The recent announcement that the Federal Government will scrap the 457 working visa  for temporary skilled migrants is more of an age-demography solution than a national jobs solution. The fundamentals are telling us that migrants will play a large role in growing our population over the next 50 years, as well as putting downward pressure on Australia’s dependency ratio.

Without migration, Australia’s population will decline. Within developed countries, the generally accepted fertility rate (births per female) to keep a population steady is 2.0. Latest estimates from the Australian Bureau of Statistics (ABS) in 2015 show that Australia’s fertility rate is currently at 1.8, suggesting if we have 0 net migration in the future, Australia’s population will complete a U-turn on its current growth rate of 1.8%.

ABS population projections[1] clearly support this. Under the ABS’ medium growth rate assumption we will see 240,000 new overseas migrants each year in the next 20 years.

Younger migrants favoured

The reforms will not see a reduction in the approximate 240,000 migrants that enter Australia each year. But instead, it will see a leaning towards younger migrants who have greater longevity in the Australian labour force.

Migrants wishing to apply for a 457 visa will have to be below the age of 45 under the new guidelines, down from the previous age limit of 50. This preference for younger migrants was also echoed last year when the government sought to increase the working age for the working holiday visa to 35, up from 30.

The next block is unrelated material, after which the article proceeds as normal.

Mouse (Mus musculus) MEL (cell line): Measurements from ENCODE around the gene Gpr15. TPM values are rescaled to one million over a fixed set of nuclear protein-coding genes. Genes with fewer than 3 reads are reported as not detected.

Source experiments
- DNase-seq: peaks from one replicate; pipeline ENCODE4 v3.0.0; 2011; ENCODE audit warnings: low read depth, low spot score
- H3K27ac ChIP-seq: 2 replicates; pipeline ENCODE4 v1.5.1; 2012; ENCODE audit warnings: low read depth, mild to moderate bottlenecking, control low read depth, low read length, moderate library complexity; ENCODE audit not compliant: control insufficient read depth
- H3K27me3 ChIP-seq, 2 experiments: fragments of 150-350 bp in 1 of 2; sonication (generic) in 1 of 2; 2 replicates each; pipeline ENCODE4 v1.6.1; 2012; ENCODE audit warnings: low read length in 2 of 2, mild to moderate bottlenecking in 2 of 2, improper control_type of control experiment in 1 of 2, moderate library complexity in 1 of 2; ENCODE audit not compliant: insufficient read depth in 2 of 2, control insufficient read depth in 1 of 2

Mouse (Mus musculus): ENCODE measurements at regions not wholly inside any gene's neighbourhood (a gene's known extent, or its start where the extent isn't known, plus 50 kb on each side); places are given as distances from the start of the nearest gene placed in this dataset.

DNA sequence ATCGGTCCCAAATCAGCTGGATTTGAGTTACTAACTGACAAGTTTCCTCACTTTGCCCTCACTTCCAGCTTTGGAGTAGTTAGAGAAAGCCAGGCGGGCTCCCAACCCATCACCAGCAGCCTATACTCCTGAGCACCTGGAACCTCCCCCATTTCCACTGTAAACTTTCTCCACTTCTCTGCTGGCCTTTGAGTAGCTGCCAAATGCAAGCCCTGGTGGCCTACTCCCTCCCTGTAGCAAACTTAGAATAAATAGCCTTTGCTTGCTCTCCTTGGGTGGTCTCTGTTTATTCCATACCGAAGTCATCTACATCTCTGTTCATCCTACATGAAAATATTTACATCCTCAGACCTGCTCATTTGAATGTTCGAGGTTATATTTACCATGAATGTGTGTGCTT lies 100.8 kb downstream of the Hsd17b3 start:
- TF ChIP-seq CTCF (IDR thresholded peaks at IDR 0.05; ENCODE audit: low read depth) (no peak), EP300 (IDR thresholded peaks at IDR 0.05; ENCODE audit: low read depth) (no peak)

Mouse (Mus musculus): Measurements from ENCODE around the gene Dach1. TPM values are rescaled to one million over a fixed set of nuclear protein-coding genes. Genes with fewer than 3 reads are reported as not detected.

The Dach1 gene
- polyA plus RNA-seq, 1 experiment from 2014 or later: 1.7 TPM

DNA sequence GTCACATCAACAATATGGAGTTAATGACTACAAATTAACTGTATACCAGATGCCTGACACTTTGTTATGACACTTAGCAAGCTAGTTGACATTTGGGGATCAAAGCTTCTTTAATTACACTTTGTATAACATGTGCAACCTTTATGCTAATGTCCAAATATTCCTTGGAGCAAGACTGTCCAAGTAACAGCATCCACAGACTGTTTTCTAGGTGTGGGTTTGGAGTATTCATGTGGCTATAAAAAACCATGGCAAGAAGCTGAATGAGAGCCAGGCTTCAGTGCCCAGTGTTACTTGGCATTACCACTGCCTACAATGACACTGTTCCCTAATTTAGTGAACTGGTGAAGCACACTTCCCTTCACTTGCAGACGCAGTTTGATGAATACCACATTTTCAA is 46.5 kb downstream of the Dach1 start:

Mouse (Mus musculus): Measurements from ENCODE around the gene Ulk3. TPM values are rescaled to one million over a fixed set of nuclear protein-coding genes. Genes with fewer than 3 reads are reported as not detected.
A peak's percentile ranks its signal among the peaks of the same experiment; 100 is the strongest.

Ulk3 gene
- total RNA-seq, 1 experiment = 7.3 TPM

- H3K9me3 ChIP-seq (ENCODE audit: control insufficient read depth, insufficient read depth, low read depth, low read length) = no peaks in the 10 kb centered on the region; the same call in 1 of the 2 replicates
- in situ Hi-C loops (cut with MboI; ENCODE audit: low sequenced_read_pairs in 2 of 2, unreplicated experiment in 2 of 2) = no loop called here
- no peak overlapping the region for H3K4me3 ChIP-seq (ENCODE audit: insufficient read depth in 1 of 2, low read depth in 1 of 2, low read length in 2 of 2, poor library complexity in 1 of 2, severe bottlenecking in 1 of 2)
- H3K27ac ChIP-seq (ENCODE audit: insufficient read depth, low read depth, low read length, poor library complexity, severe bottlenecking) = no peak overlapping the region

What makes this all relevant is Australia’s dependency ratio, which specifies how much people in retirement (non-workers) and to some extent young children in education depend on Australians who are working. The dependency ratio tells us a lot about how our current working population can support our younger and older generations. In Australia, the ratio currently sits at 50%, but is expected to worsen to 65% over the next 50 years.

So what does this mean for super funds?

Overseas migrants represent the largest inflow of new potential superannuation members each year.

All Australian workers require a superannuation provider (although not all, such as the self-employed, are mandated to contribute to super).  It’s fair to say that coming from another country, these younger overseas migrants may have lower general understanding of Australian superannuation, including the role of the super system in assisting to fund retirement, Superannuation Guarantee and Choice of Fund. . This represents a huge opportunity to effectively engage a new cohort of potential members and drive customer growth through awareness, education and engagement.

Ultimately, changes to visa eligibility will not reduce the number of migrants arriving in Australia. However, these changes clearly reflect an implied directive that newcomers need to be young and ready to work.

[1] ABS 3222.0